A study conducted by the American Medical Association in 2003 explains:
Methylmercury is formed through microbial action from inorganic mercury that has deposited in aquatic environments and bioaccumulates through the food chain … Exposure occurs primarily through consumption of seafood, freshwater fish, and shellfish. Methylmercury exposure is of particular concern because it is a well-established human neurotoxin [a poison that acts on the nervous system] and the developing fetus is most sensitive to its adverse effects.7

You may not know, if you’re not vegan, that many alcoholic beverages (especially wine) often contain shellfish.  WTF, right?! There’s a website – – where you can inform yourself about what booze is vegan and what’s not. 

Decades of research and data collection has inspired many researchers and doctors to explore the benefits of a whole food, plant based diet.  The fact is, we vegans have lower cholesterol and lower blood pressure, making us 32 per cent less likely to die or be hospitalized with a heart condition, according to new research from Oxford University which spanned 11.5 years and analyzed almost 45,000 people.3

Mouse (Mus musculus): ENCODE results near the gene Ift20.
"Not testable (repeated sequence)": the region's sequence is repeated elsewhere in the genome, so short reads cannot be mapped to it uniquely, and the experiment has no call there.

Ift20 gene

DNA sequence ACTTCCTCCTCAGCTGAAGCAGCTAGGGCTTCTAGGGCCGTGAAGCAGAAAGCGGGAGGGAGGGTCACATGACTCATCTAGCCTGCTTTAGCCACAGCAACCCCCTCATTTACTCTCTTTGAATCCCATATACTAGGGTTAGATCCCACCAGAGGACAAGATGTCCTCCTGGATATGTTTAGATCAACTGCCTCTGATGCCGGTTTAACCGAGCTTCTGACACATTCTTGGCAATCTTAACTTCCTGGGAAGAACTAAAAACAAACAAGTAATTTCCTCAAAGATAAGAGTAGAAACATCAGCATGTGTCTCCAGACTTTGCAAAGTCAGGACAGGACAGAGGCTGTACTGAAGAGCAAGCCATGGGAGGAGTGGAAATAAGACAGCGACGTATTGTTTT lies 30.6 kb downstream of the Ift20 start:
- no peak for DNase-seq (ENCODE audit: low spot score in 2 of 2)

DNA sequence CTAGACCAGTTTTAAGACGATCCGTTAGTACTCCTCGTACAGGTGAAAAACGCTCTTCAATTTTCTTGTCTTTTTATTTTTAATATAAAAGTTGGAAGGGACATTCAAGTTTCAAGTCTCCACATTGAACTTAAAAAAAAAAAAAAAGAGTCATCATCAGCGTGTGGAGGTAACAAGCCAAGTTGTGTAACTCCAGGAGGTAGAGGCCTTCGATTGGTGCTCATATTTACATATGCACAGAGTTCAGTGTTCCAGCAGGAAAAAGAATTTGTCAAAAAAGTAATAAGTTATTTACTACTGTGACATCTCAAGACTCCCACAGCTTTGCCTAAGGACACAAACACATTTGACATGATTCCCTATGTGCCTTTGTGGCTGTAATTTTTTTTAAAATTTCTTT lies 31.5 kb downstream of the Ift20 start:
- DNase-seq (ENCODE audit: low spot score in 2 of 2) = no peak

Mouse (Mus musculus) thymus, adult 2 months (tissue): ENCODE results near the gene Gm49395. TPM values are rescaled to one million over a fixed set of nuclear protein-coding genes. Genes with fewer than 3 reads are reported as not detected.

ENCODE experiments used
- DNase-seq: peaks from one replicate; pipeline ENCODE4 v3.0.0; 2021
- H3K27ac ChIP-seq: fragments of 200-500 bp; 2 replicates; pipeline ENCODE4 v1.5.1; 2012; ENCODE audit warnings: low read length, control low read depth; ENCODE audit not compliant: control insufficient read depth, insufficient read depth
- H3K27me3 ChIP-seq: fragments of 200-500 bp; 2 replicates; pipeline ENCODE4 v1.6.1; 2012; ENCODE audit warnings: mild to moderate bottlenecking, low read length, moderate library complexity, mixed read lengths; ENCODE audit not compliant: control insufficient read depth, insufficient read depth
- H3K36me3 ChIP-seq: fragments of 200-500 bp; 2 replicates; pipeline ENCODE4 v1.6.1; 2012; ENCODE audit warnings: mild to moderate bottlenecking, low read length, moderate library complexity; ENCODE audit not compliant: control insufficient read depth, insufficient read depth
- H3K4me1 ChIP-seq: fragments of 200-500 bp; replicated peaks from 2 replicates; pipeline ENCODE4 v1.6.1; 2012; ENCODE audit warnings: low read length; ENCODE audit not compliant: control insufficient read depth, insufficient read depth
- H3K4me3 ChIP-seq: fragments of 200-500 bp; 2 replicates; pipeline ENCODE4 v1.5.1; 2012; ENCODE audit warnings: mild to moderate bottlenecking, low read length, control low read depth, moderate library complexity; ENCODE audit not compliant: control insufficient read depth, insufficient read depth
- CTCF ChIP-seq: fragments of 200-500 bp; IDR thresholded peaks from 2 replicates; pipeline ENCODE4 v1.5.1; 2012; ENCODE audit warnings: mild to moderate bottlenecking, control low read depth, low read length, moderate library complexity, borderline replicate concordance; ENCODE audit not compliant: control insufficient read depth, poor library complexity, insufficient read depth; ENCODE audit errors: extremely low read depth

Doesn’t all this beg the question:  why aren’t the enormous heart and cancer charities advocating a shift to a plant-based diet? 
Not only are vegans less likely to burden the collective with increased hospitalization costs, we’ve also got solutions for the global climate crisis and world hunger. And, of course, there’s the animal rights component. Stay tuned for more on all that.  And please, consider that when we dare speak with passion about our lifestyle, it’s only because we care.  From there, it’s up to you.

Janine Bandcroft founded the Victoria Street Newz, where this article first appeared, in 2004.